In recent years, there has been a trend among Bulgarian ethnic Turkish and Muslim women and girls to wear headscarves (I've mentioned this in one of my earliest posts, Headscarves in the lecture room). Media report that Islamic foundations support in different ways headscarved women and their families and organize summer schools to teach girls why a good Muslima must wear a headscarf; and the local people, unaware or unwilling to believe that the only free lunch in this world is the cheese in the mousetrap, happily bite the bait. Right now, emotions are surging because of the elections scheduled for June.
While headscarves definitely aren't my favourite sight, my personal opinion is that they must be allowed in mainstream secondary schools. The reason is that it is most likely the parents who insist on the headscarves, not the girls themselves. And if we forbid a schoolkid to attend public school with her head wrapped, we are likely to infuriate the pious Muslim dad and, as the Bulgarian proverb says, to pick out eyes instead of putting makeup on eyebrows (i.e. to cause harm instead of good). It is quite likely that the father will force his daughter to drop out of school as soon as this is allowed (under Bulgarian law, this means at age 16) or even earlier. Hence, the efforts of government to give students counterweight to their fundamentalist families are likely to have the opposite effect, making the young women even more powerless by depriving them of high school diploma. It is also possible that the father will transfer his daughter to a Muslim school where headscarves are allowed. There, we expect less science and math and more Islam to be taught. Is this what we want?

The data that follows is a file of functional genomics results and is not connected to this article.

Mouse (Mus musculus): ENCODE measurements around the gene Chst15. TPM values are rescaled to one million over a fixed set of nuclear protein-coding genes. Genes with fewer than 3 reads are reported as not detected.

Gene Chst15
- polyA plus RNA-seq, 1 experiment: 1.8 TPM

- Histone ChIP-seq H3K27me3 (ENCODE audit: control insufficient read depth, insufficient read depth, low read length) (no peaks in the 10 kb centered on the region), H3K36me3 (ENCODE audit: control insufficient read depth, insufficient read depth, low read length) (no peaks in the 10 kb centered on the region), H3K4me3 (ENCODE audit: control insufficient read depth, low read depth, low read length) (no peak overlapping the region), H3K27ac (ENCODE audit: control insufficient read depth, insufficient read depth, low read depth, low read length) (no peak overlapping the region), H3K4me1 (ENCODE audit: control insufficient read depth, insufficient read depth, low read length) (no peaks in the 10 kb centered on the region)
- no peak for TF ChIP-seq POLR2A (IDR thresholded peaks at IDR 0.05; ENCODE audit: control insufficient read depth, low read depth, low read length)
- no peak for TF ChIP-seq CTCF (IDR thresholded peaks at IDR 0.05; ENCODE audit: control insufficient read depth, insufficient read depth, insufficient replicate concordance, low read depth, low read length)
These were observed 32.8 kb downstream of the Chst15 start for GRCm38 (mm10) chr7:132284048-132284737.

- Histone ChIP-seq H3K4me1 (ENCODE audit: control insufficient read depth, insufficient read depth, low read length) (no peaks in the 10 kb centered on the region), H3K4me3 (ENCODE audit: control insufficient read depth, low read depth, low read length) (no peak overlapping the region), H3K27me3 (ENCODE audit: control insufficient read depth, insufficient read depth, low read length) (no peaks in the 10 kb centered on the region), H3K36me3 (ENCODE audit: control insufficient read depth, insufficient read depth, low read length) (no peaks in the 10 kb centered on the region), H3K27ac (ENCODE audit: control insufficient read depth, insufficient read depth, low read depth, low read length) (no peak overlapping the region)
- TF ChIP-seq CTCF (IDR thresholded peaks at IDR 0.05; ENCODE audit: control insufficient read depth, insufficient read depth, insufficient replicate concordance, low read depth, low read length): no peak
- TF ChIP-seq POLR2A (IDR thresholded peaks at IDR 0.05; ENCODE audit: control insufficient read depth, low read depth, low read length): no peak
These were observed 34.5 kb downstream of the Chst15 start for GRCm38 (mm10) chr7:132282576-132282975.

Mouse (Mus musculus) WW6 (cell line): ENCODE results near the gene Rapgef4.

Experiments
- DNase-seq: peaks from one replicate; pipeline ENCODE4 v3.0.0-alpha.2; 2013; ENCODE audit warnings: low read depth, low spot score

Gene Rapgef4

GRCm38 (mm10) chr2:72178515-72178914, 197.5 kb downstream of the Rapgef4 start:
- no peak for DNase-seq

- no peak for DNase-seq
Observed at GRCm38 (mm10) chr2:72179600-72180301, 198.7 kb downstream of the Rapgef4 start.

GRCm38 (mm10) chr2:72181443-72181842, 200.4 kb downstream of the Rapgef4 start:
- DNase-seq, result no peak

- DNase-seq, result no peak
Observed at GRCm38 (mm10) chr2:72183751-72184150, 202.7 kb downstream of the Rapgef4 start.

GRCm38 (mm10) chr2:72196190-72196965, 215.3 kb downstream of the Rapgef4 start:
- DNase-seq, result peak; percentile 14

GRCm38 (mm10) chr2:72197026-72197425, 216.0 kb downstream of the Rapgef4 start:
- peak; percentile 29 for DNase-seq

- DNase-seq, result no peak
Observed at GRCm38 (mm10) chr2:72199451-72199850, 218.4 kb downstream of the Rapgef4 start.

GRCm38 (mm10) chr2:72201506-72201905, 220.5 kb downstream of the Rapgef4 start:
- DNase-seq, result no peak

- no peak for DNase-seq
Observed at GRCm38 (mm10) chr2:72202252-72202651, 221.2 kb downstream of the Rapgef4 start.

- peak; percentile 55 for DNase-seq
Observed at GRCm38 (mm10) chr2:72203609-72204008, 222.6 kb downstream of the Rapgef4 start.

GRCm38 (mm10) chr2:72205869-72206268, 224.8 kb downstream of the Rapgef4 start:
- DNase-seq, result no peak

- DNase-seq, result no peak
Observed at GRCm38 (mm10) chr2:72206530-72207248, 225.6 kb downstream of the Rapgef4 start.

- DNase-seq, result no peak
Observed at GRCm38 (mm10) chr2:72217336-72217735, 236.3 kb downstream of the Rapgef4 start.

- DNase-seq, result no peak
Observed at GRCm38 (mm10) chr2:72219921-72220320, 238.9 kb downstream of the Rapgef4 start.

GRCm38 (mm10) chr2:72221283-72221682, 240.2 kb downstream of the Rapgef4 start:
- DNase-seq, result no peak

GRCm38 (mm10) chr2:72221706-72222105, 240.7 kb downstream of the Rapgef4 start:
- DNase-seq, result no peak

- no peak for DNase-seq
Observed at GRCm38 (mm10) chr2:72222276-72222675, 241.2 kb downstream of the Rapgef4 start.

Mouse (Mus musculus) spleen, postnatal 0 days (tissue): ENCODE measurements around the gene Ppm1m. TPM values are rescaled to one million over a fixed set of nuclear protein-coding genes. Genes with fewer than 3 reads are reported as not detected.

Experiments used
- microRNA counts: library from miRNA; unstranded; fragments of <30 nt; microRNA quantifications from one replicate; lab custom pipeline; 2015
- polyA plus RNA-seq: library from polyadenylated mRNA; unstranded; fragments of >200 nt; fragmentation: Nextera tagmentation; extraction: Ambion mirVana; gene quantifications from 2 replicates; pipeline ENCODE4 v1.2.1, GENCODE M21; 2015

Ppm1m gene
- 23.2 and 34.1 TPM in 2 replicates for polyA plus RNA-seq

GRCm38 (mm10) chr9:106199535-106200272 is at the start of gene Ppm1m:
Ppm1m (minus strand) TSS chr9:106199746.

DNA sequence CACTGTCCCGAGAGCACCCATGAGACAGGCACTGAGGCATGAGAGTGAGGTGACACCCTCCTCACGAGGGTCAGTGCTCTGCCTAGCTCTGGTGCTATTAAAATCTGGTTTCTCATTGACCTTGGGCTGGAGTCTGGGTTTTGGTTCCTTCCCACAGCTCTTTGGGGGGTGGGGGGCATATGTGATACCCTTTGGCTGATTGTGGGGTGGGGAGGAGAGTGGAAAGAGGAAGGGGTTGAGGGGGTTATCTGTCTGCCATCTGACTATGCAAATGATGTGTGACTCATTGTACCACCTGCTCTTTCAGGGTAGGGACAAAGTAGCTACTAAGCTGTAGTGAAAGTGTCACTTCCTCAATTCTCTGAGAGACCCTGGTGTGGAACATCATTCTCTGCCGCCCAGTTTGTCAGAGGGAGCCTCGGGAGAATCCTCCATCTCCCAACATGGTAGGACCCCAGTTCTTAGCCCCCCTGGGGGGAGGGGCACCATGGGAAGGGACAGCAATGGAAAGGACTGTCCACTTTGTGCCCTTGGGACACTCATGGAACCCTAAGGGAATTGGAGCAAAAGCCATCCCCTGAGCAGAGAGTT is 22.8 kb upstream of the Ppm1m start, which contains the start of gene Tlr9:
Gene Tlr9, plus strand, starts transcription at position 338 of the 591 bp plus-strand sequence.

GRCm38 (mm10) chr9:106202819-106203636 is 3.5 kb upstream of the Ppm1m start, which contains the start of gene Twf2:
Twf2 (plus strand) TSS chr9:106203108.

On March 30, Lyd (who tries her best to see Islam as good) wrote a post titled Religious symbols at school. Her thesis is that banning these symbols is pointless because religion is so deeply ingrained in culture and history that many schools are even named after saints. Commenter Klei then wrote something that I find worth being translated and posted here, though it differs from my own opinion:
"Suppose that headscarves are banned not because they are a religious symbol but because they are a type of hat. Here, we are touching a thing called "discipline" which, to my opinion, is among the most useful forgotten inventions of ancient people.
The school has the task to prepare children for life outside school, and not only by giving them knowledge but also by training social interaction types "equal to equal" and "small unimportant student to big important teacher". The ability to protect ourselves from bigger boys who mock us is much more important for later life than, say, the information in which regions of Bulgaria apricots are grown.
Hats are not allowed at school, period. Children must learn that RULES exist. In this case, it doesn't matter how important the rules are, how useful they are and whether there is some deep reasoning underlying them. This is _school_. It has two functions - forcing you to use your brain and at the same time putting you into the socially acceptable frames.
If somebody insists on wearing a headscarf despite the ban on wearing hats, he shows that for him the artificial pointless limits imposed by religion are more important than the artificial pointless limits imposed by his society. THIS is dangerous, and not only for the individual in question.
I value freedom much, but it must be deserved. And it is deserved by accepting the values of the society you are forced to live in - or by moving to another society which has values closer to your heart. If somebody insists on keeping his wife at home, hiding her from the world and stoning her, and if she doesn't mind it - let them go to a suitable country. THIS one here is a secular one. If you are religious, be religious only within the norms allowed by society. And stop crying and demanding these norms to be expanded."